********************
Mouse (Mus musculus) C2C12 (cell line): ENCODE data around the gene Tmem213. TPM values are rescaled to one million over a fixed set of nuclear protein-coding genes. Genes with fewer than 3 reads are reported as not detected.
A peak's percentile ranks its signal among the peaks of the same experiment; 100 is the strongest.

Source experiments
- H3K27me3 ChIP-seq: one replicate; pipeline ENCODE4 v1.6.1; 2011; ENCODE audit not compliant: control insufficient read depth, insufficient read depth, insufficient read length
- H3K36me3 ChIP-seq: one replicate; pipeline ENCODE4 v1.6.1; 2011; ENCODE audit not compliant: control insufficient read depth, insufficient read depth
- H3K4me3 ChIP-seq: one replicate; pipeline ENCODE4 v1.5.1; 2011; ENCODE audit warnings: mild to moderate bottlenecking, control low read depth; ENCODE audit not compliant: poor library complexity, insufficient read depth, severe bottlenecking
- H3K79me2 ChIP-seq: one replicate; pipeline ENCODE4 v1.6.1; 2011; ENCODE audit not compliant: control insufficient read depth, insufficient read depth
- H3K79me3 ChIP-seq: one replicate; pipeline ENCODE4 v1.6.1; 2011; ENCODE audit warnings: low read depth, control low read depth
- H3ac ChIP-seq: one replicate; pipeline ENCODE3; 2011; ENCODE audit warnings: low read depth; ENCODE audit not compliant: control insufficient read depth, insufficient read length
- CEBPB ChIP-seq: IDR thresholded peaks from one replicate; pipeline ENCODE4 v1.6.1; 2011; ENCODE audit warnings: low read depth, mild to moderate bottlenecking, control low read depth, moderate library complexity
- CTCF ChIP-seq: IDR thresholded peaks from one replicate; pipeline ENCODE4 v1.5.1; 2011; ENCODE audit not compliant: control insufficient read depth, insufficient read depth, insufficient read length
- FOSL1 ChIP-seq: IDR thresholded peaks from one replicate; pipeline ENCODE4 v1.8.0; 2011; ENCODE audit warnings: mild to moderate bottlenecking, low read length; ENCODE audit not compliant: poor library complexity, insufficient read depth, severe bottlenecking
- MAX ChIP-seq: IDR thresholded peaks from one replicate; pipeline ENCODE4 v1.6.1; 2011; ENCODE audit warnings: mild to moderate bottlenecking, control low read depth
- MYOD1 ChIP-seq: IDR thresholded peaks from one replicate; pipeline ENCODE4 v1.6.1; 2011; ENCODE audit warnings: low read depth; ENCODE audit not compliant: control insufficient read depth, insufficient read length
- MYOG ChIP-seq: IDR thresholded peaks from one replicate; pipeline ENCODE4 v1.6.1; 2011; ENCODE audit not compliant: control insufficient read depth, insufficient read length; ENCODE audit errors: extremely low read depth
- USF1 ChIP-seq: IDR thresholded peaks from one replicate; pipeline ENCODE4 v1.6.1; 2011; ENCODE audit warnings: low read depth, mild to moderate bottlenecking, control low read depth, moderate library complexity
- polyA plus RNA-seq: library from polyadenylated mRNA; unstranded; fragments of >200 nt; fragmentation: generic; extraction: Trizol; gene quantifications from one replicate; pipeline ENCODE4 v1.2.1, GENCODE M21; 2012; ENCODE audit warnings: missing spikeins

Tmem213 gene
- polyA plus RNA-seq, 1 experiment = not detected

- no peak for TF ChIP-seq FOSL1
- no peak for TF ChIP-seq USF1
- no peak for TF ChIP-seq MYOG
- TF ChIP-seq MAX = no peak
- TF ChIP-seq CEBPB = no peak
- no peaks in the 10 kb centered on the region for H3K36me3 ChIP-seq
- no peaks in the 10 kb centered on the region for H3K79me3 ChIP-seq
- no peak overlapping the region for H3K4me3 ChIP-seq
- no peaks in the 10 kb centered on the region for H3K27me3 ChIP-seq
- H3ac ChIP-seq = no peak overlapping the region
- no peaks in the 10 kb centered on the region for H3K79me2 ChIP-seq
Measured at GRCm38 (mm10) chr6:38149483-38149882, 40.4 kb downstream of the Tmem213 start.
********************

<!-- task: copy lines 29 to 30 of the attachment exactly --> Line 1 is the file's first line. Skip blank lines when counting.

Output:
- H3ac ChIP-seq = no peak overlapping the region
- no peaks in the 10 kb centered on the region for H3K79me2 ChIP-seq